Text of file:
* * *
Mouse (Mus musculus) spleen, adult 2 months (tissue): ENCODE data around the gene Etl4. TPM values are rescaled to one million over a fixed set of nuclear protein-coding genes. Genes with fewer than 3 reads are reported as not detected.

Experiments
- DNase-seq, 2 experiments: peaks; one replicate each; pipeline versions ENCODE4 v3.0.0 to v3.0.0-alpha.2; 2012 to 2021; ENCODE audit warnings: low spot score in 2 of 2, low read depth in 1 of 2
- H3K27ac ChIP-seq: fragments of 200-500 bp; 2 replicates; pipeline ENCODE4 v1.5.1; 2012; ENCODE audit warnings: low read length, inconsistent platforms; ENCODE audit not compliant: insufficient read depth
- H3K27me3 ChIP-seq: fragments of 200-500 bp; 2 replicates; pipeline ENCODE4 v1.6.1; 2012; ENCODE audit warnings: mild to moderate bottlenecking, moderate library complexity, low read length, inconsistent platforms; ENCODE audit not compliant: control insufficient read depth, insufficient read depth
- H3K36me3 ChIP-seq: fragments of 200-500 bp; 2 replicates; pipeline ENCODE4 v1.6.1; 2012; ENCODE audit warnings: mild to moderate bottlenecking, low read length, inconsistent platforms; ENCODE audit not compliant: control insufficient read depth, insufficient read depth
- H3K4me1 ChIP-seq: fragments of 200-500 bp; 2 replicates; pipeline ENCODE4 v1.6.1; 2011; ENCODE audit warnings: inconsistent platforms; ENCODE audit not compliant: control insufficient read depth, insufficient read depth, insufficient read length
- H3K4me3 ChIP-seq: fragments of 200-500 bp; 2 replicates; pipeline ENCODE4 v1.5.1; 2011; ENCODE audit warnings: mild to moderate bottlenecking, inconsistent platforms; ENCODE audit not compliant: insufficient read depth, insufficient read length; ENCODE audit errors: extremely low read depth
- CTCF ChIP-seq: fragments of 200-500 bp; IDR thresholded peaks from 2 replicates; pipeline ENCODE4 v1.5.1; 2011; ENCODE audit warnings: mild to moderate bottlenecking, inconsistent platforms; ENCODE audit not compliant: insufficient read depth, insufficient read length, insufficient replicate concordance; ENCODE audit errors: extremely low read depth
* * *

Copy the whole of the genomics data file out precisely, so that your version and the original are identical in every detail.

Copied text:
Mouse (Mus musculus) spleen, adult 2 months (tissue): ENCODE data around the gene Etl4. TPM values are rescaled to one million over a fixed set of nuclear protein-coding genes. Genes with fewer than 3 reads are reported as not detected.

Experiments
- DNase-seq, 2 experiments: peaks; one replicate each; pipeline versions ENCODE4 v3.0.0 to v3.0.0-alpha.2; 2012 to 2021; ENCODE audit warnings: low spot score in 2 of 2, low read depth in 1 of 2
- H3K27ac ChIP-seq: fragments of 200-500 bp; 2 replicates; pipeline ENCODE4 v1.5.1; 2012; ENCODE audit warnings: low read length, inconsistent platforms; ENCODE audit not compliant: insufficient read depth
- H3K27me3 ChIP-seq: fragments of 200-500 bp; 2 replicates; pipeline ENCODE4 v1.6.1; 2012; ENCODE audit warnings: mild to moderate bottlenecking, moderate library complexity, low read length, inconsistent platforms; ENCODE audit not compliant: control insufficient read depth, insufficient read depth
- H3K36me3 ChIP-seq: fragments of 200-500 bp; 2 replicates; pipeline ENCODE4 v1.6.1; 2012; ENCODE audit warnings: mild to moderate bottlenecking, low read length, inconsistent platforms; ENCODE audit not compliant: control insufficient read depth, insufficient read depth
- H3K4me1 ChIP-seq: fragments of 200-500 bp; 2 replicates; pipeline ENCODE4 v1.6.1; 2011; ENCODE audit warnings: inconsistent platforms; ENCODE audit not compliant: control insufficient read depth, insufficient read depth, insufficient read length
- H3K4me3 ChIP-seq: fragments of 200-500 bp; 2 replicates; pipeline ENCODE4 v1.5.1; 2011; ENCODE audit warnings: mild to moderate bottlenecking, inconsistent platforms; ENCODE audit not compliant: insufficient read depth, insufficient read length; ENCODE audit errors: extremely low read depth
- CTCF ChIP-seq: fragments of 200-500 bp; IDR thresholded peaks from 2 replicates; pipeline ENCODE4 v1.5.1; 2011; ENCODE audit warnings: mild to moderate bottlenecking, inconsistent platforms; ENCODE audit not compliant: insufficient read depth, insufficient read length, insufficient replicate concordance; ENCODE audit errors: extremely low read depth